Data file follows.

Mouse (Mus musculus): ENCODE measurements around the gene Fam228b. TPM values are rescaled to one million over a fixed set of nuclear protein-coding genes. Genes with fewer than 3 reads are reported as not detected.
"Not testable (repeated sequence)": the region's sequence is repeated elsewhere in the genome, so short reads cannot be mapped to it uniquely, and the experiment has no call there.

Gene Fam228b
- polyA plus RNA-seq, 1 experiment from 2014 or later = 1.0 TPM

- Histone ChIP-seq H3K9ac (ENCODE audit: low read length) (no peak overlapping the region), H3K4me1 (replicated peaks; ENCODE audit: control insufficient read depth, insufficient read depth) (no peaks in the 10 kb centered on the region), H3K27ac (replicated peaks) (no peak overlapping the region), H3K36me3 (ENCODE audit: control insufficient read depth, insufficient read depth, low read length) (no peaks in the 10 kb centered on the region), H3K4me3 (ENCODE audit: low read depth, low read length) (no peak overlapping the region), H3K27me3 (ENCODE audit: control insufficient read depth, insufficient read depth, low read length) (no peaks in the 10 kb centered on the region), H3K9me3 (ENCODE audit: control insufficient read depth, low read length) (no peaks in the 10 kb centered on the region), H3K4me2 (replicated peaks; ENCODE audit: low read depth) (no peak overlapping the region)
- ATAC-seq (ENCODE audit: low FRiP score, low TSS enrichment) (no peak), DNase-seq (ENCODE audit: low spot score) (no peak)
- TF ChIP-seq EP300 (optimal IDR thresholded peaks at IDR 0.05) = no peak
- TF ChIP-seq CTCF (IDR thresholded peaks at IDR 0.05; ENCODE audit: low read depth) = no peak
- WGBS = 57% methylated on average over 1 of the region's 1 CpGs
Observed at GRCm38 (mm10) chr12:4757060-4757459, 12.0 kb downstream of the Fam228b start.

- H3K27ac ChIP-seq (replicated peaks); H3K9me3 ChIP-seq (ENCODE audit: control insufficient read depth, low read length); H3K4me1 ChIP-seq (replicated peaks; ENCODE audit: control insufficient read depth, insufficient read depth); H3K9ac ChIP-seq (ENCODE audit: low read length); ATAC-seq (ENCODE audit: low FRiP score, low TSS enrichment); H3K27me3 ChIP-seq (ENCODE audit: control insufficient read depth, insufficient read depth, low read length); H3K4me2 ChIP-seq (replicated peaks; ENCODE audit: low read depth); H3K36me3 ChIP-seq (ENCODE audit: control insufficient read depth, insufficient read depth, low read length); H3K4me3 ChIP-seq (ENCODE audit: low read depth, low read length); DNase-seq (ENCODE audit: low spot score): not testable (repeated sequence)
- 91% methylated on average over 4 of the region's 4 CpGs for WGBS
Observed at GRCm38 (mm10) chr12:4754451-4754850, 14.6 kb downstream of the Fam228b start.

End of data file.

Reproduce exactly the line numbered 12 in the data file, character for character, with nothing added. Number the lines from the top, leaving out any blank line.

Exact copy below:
- 91% methylated on average over 4 of the region's 4 CpGs for WGBS